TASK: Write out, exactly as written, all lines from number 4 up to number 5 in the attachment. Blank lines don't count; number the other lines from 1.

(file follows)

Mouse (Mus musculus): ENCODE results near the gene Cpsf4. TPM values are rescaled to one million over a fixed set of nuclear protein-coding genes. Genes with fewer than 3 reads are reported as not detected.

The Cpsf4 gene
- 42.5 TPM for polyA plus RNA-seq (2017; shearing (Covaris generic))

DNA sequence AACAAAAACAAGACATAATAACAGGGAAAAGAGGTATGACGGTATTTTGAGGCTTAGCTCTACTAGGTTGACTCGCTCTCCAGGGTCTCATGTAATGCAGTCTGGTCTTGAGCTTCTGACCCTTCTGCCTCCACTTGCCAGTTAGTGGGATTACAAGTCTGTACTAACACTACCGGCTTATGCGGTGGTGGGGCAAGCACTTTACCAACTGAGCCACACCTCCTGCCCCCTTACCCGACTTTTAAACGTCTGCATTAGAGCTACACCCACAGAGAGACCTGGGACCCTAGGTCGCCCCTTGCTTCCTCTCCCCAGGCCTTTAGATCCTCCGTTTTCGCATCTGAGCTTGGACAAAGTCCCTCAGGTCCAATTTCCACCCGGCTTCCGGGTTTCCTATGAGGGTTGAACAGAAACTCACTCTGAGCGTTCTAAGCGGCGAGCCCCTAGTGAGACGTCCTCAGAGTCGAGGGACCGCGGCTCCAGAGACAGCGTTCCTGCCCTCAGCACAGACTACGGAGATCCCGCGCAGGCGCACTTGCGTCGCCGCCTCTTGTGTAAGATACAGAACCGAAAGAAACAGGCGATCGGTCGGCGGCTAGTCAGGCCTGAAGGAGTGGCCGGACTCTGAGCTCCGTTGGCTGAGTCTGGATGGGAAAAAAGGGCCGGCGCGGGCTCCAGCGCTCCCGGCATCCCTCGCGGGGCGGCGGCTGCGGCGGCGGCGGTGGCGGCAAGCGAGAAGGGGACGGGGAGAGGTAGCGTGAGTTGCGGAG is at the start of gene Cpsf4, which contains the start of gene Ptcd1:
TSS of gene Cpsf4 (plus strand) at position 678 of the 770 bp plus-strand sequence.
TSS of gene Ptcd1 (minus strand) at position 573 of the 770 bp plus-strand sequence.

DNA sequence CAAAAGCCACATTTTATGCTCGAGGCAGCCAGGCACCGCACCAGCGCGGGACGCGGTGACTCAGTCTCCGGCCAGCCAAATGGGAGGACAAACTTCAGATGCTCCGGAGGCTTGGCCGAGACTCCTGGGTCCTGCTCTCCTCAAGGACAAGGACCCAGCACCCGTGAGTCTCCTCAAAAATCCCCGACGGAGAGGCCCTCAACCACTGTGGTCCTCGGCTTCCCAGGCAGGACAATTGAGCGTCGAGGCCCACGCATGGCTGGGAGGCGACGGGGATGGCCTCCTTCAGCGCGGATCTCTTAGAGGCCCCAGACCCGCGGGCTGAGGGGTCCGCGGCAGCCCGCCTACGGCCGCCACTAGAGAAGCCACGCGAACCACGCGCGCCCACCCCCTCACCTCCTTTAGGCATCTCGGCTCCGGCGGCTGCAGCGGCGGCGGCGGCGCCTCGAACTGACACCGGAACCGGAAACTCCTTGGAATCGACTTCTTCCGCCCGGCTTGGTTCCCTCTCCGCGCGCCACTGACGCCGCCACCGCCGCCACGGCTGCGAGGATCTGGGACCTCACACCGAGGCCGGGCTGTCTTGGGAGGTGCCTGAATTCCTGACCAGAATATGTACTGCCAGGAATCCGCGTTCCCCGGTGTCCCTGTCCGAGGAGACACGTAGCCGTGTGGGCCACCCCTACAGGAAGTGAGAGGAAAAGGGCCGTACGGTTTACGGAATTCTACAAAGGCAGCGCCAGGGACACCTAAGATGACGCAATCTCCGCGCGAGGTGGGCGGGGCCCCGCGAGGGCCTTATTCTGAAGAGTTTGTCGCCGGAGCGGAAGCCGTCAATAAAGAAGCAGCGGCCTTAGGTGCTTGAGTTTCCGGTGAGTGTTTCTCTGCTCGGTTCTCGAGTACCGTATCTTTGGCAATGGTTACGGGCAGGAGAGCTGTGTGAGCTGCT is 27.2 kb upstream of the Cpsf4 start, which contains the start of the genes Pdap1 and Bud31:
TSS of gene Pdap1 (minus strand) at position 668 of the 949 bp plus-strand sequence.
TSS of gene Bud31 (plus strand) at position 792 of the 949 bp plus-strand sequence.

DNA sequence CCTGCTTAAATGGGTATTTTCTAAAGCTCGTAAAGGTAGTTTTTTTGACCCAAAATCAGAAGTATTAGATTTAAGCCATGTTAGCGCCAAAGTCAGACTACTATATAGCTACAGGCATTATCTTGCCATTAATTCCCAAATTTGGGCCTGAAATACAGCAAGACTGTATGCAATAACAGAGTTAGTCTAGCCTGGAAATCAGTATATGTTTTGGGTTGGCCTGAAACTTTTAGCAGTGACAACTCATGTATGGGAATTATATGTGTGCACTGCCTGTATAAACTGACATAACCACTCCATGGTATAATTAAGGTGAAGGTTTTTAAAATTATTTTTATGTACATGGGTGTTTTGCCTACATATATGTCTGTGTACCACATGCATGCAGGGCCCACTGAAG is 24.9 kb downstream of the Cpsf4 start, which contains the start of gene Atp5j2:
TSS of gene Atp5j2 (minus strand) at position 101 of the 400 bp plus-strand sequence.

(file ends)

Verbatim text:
DNA sequence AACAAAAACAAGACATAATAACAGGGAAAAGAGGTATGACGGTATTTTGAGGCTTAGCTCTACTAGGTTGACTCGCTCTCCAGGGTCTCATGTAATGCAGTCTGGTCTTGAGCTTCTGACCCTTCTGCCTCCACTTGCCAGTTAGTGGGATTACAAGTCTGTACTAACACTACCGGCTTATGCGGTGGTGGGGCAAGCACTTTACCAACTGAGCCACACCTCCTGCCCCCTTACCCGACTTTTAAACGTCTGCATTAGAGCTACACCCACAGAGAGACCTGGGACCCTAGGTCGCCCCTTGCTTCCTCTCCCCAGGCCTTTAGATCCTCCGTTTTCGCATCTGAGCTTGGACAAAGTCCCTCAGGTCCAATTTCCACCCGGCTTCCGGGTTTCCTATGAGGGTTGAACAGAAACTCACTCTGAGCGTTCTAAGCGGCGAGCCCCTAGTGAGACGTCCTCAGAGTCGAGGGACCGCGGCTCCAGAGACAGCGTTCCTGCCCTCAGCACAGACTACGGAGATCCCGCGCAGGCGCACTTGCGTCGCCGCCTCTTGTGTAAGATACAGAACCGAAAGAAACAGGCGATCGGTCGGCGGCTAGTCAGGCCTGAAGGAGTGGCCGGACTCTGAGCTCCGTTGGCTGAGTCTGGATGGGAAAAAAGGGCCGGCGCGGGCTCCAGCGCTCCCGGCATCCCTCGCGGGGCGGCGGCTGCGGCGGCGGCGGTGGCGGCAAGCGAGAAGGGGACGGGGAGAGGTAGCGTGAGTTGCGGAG is at the start of gene Cpsf4, which contains the start of gene Ptcd1:
TSS of gene Cpsf4 (plus strand) at position 678 of the 770 bp plus-strand sequence.